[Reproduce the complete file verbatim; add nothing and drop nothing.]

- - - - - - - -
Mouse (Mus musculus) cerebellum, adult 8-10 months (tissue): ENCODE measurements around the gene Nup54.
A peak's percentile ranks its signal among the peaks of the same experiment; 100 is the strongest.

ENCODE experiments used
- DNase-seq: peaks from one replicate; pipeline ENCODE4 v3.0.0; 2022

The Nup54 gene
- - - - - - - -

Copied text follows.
Mouse (Mus musculus) cerebellum, adult 8-10 months (tissue): ENCODE measurements around the gene Nup54.
A peak's percentile ranks its signal among the peaks of the same experiment; 100 is the strongest.

ENCODE experiments used
- DNase-seq: peaks from one replicate; pipeline ENCODE4 v3.0.0; 2022

The Nup54 gene